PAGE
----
As for "time locked", I do agree up until maybe even 2007, but that doesn’t mean comparable products, haven’t come out since. Not necessarily better, so you have a point, but still new.

    Yes, I love my dedicated XP capture box with the ATI 600, that I use, but, honestly, can only recommend this setup with the fact that both device and O/S are discontinued.
    I hate VHS. I always did.
    Quote Quote  
  22. Member PuzZLeR's Avatar
    Join Date: Oct 2006
    Location: Toronto Canada
    Search Comp PM
    Originally Posted by turk690 View Post
    Originally Posted by PuzZLeR View Post
    Today it would be replacing capacitors, one by one, and would be at par with brain surgery. And it wouldn’t be nearly as reliable as an OEM procedure.
    I replace capacitors, some boards have hundreds of them, in my line of work. Not really brain surgery, you just have to have a deft weller hand. In fact, 80s and 90s electronics are easier to tinker with because they don't have SMDs yet. Last year I replaced all electrolytic caps in someone's intermittent JVC s8000, which were originally 85°C, with new smaller genuine panasonic & rubycon 105°C types, and polyester-film types. Sprang back to life as if it were the 90s again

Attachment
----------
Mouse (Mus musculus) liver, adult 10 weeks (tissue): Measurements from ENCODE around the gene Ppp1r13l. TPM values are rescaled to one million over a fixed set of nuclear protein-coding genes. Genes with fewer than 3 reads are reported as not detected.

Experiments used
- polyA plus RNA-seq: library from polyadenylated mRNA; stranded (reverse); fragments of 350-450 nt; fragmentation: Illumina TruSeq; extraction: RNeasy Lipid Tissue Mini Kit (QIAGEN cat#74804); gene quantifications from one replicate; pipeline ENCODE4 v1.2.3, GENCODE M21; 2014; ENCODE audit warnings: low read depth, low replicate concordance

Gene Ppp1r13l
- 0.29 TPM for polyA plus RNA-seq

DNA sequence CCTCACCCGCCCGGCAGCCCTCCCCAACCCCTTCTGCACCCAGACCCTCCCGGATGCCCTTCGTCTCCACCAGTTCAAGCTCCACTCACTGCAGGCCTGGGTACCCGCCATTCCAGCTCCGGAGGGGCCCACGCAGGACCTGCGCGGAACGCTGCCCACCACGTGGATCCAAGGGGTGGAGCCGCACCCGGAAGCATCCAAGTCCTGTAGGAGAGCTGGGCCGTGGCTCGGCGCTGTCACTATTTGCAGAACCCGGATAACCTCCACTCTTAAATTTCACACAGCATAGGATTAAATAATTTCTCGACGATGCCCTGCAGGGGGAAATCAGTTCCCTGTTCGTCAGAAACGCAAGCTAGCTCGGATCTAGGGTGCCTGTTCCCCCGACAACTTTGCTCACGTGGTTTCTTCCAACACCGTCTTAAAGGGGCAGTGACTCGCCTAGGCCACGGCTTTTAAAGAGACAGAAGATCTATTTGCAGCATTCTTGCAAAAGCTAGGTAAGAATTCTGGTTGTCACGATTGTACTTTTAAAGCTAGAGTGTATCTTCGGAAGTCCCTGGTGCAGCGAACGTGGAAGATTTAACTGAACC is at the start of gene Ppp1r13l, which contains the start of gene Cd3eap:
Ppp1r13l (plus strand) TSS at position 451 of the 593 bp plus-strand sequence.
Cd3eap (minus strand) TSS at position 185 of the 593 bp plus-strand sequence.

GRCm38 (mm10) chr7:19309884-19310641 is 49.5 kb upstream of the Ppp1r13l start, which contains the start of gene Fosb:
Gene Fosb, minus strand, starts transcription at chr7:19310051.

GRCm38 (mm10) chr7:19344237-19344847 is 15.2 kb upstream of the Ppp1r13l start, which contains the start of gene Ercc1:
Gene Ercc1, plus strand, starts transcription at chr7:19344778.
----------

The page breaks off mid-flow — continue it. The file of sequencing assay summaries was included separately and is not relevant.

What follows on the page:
I think you're talking about I/Cs, those more commonly found in the JVCs. What about the discrete components in the Panasonic AG-1980?
    I hate VHS. I always did.
    Quote Quote  
  23. Member Deter's Avatar
    Join Date: Dec 2007
    Location: United States
    Search Comp PM
    I fixed two of these units over the winter it took me at least 4 months, was it worth the time? The answer was no. But neither machine had a picture to start with so they were built from the ground up.

    Is it worth $300 ? It is worth $1,000 to get one of these units working correct.

    It is a dead market, aka VCR's, they were never supposed to be re-built when they first made them. So who really knows how to fix them? They will tell you they can to get your money, but the odds are they never truly fix the machine.

    My own AG unit I repaired twice it cost me around $700 and I did all the work, but this machine is a powerhouse unit. I will sell that one but nobody would pay the price it is worth.